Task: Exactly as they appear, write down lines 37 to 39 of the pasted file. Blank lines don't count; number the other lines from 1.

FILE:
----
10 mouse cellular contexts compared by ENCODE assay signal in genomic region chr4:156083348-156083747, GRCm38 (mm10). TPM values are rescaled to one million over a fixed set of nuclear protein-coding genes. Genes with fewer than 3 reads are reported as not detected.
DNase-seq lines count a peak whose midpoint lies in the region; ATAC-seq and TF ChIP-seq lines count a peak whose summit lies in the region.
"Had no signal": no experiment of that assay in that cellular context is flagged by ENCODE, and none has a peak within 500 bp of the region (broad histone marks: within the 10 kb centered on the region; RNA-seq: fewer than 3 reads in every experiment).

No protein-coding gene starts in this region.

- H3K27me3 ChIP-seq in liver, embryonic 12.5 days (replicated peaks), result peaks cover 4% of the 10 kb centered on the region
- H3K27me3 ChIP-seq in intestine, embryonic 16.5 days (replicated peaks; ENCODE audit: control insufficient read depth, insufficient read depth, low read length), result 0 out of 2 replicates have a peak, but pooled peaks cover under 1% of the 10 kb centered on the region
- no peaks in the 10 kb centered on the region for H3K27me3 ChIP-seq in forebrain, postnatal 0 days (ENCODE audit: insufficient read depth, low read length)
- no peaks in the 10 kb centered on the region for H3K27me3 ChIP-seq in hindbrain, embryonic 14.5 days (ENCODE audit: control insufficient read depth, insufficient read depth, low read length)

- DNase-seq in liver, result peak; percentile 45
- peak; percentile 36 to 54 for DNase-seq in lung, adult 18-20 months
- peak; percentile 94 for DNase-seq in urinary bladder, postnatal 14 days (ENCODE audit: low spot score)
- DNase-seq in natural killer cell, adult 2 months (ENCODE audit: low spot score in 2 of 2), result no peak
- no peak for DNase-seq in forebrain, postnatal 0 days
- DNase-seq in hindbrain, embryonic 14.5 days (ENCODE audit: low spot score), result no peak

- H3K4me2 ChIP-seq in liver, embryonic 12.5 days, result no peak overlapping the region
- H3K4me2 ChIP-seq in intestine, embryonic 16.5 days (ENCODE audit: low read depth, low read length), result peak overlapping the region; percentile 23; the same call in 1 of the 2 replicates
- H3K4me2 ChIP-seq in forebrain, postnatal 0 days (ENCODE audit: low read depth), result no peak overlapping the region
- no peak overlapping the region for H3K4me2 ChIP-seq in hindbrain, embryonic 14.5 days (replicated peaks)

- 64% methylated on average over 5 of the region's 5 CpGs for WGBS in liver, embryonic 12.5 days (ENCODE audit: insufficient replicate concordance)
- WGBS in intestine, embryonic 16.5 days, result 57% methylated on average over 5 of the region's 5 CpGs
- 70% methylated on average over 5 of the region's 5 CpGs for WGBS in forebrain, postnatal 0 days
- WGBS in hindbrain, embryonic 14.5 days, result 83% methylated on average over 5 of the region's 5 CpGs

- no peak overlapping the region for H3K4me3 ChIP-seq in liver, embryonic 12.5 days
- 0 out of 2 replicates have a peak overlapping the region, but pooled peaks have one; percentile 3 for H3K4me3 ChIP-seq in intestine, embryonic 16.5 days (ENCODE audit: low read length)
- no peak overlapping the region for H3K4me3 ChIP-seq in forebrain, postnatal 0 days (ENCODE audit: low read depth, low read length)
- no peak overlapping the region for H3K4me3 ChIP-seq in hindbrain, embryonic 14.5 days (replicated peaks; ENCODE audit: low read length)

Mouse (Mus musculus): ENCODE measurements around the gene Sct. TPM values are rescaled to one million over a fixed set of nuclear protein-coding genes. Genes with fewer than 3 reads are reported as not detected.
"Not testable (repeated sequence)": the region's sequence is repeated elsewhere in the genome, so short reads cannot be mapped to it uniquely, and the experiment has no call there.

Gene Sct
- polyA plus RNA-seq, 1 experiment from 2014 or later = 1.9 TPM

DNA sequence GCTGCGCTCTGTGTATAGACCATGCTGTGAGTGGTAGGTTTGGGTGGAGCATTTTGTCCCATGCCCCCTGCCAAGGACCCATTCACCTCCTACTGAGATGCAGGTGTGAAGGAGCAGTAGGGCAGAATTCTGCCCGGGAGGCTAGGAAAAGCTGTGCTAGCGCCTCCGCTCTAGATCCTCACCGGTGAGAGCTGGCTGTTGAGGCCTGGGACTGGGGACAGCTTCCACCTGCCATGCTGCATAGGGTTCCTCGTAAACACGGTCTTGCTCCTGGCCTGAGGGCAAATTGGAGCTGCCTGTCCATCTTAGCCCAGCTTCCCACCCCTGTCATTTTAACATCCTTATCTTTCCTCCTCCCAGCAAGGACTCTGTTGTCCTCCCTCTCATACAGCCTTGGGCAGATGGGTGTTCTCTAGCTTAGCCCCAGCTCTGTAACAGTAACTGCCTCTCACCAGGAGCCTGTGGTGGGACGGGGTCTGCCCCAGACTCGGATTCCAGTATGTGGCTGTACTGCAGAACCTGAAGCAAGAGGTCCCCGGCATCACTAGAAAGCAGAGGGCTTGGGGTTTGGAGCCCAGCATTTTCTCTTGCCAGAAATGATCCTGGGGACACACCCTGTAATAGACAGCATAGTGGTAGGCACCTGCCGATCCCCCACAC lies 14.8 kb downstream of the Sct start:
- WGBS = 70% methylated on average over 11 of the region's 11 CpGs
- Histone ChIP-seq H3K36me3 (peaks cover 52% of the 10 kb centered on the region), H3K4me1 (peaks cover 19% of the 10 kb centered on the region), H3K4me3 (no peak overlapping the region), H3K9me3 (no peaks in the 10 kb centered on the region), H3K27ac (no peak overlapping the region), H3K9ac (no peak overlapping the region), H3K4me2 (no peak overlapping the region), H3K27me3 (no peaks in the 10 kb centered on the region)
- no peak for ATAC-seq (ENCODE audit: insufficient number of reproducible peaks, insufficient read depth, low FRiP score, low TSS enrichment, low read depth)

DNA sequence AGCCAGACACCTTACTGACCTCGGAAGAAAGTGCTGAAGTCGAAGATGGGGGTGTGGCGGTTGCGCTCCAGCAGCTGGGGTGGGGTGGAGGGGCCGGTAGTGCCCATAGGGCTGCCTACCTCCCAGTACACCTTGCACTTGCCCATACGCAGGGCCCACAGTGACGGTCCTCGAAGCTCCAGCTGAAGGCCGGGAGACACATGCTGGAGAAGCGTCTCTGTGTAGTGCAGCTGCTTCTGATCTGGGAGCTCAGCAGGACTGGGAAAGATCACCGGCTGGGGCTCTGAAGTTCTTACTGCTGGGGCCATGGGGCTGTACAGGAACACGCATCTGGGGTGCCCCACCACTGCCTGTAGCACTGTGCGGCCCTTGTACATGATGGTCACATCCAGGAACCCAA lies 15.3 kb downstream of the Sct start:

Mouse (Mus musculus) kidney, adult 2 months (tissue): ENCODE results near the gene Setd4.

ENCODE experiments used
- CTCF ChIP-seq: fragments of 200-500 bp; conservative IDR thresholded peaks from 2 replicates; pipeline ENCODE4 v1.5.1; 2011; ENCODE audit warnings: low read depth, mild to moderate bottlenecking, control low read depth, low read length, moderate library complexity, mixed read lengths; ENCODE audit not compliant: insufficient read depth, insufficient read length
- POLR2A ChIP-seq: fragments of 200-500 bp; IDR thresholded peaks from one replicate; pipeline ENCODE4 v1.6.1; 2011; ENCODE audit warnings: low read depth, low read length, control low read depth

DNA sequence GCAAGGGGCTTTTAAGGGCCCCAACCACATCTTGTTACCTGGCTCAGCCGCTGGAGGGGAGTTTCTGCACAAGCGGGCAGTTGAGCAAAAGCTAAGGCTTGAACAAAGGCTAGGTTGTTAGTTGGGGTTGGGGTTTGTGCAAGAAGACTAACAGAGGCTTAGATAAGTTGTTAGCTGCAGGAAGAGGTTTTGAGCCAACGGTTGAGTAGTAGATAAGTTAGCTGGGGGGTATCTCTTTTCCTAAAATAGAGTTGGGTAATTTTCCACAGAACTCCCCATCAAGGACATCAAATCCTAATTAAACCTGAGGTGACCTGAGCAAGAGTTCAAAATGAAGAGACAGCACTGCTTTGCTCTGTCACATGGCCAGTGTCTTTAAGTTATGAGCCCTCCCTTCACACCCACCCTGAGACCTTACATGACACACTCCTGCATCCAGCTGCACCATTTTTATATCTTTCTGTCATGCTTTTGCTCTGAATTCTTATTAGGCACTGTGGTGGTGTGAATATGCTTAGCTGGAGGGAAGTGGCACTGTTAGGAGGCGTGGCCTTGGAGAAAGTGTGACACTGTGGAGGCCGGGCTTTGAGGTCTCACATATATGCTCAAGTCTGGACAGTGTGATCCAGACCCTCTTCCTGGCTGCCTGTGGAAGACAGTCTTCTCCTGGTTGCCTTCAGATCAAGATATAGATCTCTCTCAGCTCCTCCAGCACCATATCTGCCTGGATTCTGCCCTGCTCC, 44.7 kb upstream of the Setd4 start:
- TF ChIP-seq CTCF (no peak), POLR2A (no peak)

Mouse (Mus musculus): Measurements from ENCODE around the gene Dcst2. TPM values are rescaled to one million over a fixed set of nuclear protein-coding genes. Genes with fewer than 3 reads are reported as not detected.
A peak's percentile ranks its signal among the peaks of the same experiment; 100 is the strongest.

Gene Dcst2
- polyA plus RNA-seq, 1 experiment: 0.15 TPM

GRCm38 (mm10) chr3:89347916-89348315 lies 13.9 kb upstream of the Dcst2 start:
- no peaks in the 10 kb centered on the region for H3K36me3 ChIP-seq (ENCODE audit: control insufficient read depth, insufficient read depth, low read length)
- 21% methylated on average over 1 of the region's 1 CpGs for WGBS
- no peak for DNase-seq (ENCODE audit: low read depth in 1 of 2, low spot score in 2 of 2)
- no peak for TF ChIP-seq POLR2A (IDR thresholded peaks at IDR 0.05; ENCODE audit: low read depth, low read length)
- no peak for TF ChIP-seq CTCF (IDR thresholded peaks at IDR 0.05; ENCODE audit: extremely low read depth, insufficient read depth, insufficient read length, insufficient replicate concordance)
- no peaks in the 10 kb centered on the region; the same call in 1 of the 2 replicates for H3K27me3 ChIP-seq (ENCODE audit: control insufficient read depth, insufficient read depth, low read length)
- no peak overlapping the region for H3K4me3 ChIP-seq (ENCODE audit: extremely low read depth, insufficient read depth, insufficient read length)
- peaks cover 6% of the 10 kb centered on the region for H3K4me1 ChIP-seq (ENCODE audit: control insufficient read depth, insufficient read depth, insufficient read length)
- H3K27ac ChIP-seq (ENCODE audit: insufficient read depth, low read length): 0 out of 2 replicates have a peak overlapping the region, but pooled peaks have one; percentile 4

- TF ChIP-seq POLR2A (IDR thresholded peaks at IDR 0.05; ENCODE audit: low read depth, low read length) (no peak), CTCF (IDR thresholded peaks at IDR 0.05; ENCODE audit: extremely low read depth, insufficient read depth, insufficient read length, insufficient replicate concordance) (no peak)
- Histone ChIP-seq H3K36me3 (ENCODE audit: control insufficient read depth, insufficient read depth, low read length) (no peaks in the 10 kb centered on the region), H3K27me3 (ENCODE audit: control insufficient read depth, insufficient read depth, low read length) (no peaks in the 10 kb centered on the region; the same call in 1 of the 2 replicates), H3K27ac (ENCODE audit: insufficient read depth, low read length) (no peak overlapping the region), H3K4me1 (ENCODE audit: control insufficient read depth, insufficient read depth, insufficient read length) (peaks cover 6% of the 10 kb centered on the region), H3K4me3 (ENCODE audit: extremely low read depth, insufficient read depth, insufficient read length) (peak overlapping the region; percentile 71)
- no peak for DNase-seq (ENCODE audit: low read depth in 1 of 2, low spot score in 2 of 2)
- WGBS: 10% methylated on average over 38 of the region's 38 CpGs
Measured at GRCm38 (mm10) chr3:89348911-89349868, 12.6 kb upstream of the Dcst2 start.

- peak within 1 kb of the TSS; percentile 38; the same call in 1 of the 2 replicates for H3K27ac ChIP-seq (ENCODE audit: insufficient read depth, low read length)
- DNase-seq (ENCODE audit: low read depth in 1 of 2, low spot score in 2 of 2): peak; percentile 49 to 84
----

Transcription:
ENCODE experiments used
- CTCF ChIP-seq: fragments of 200-500 bp; conservative IDR thresholded peaks from 2 replicates; pipeline ENCODE4 v1.5.1; 2011; ENCODE audit warnings: low read depth, mild to moderate bottlenecking, control low read depth, low read length, moderate library complexity, mixed read lengths; ENCODE audit not compliant: insufficient read depth, insufficient read length
- POLR2A ChIP-seq: fragments of 200-500 bp; IDR thresholded peaks from one replicate; pipeline ENCODE4 v1.6.1; 2011; ENCODE audit warnings: low read depth, low read length, control low read depth